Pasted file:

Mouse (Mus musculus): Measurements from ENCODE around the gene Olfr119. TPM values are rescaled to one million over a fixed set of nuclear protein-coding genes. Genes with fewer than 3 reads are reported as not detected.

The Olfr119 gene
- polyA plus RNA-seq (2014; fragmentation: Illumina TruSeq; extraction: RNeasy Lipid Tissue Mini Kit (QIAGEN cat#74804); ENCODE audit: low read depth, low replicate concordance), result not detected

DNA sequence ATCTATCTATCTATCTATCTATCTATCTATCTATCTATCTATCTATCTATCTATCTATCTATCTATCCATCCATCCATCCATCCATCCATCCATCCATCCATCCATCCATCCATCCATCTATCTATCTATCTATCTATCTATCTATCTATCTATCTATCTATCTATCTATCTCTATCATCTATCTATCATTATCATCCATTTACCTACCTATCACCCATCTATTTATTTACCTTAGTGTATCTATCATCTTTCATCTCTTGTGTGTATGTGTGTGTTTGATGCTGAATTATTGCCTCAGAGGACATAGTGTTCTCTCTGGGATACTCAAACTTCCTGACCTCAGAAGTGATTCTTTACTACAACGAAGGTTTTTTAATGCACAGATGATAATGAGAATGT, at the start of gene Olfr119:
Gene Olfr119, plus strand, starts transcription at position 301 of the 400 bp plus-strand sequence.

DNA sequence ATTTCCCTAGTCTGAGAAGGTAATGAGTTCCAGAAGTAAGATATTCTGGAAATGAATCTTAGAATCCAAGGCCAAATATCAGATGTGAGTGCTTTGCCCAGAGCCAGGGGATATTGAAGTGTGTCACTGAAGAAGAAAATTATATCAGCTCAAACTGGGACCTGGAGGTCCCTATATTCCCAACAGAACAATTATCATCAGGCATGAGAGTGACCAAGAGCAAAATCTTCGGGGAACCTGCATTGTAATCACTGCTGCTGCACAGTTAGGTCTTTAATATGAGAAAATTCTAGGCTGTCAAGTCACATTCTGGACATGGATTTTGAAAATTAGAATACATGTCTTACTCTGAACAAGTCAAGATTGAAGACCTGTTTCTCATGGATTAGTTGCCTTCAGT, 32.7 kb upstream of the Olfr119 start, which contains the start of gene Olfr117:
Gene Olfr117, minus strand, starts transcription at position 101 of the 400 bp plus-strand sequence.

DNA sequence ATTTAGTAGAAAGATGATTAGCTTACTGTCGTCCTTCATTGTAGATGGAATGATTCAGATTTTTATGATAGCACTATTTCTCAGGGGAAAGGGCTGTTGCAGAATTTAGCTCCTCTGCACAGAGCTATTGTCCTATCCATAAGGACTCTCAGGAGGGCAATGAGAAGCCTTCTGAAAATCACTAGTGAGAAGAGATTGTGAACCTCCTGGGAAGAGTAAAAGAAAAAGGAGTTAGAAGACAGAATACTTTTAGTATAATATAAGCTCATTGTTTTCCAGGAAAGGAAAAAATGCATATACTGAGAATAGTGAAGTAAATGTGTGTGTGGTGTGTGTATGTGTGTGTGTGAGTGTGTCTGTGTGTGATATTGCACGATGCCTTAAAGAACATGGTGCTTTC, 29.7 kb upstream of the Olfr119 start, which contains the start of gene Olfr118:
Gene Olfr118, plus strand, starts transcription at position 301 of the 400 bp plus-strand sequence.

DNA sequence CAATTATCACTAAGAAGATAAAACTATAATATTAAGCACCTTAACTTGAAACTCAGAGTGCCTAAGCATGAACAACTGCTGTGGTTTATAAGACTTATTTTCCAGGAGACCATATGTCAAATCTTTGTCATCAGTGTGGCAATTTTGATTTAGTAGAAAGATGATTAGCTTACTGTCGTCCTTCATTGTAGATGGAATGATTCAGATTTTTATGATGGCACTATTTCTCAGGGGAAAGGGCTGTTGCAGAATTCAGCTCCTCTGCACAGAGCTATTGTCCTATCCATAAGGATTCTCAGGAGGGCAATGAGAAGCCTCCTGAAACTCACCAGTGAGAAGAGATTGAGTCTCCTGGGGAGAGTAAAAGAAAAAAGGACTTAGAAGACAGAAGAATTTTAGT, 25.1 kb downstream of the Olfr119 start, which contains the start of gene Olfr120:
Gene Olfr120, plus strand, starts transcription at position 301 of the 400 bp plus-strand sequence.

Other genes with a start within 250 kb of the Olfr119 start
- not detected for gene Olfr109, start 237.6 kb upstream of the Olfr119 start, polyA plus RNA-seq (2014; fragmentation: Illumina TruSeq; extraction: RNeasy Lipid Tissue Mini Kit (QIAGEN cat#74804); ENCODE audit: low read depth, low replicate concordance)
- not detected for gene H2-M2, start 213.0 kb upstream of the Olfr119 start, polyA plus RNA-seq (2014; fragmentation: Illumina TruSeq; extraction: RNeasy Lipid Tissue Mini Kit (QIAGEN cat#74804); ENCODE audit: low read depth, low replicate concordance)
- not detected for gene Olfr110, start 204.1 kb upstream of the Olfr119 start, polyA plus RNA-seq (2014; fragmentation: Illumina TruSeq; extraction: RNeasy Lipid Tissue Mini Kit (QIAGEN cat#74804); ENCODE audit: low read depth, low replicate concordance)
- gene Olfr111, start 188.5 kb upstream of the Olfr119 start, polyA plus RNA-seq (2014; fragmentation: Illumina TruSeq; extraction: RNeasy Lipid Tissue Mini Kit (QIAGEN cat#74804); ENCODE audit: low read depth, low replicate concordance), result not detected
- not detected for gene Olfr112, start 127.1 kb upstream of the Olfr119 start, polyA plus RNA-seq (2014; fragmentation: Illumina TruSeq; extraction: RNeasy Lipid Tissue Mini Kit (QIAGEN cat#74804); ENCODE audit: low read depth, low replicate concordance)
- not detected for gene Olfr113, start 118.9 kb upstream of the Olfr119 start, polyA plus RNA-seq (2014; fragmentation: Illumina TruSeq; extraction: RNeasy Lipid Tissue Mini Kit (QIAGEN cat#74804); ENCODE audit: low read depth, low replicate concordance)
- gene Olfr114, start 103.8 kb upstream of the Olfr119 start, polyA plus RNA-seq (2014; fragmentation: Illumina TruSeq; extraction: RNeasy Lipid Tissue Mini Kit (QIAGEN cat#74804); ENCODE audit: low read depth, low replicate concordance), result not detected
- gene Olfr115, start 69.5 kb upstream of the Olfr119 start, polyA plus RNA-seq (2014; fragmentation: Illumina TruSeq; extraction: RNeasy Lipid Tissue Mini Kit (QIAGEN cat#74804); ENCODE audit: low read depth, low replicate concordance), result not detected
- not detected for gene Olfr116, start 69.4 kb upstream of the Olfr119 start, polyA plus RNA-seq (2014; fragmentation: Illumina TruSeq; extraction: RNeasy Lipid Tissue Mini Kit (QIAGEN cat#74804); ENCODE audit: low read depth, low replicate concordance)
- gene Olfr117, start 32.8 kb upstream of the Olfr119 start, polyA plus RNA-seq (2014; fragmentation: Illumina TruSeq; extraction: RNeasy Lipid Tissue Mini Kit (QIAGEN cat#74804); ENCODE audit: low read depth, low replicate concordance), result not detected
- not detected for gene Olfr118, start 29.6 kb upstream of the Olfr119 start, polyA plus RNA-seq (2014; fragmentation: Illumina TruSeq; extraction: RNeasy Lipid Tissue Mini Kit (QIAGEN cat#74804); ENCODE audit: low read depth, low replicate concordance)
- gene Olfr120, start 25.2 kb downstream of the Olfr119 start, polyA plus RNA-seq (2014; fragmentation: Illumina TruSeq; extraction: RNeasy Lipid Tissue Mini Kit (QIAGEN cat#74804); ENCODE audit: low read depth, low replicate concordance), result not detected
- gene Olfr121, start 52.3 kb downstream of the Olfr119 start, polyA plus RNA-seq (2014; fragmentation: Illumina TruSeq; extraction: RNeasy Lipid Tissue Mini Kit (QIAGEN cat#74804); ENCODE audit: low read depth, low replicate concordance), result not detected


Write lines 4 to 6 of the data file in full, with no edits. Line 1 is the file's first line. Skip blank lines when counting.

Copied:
DNA sequence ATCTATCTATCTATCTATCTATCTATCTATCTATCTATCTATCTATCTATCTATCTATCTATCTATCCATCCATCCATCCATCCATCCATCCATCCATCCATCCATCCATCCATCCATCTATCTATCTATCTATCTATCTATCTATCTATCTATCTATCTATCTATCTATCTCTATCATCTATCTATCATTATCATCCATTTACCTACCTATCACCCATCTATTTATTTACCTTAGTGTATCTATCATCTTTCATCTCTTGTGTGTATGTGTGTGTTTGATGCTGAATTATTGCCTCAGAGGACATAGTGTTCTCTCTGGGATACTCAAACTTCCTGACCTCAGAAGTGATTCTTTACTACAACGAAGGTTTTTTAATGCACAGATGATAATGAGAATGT, at the start of gene Olfr119:
Gene Olfr119, plus strand, starts transcription at position 301 of the 400 bp plus-strand sequence.

DNA sequence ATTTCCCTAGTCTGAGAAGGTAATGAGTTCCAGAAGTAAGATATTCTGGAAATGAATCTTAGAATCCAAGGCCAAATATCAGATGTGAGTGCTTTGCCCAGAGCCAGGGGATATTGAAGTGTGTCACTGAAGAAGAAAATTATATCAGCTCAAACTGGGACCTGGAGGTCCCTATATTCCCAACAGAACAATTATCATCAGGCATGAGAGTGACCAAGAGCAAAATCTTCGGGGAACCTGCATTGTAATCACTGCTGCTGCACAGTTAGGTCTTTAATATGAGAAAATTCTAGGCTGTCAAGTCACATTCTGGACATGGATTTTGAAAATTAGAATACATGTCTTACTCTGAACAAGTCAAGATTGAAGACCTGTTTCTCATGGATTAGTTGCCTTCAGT, 32.7 kb upstream of the Olfr119 start, which contains the start of gene Olfr117: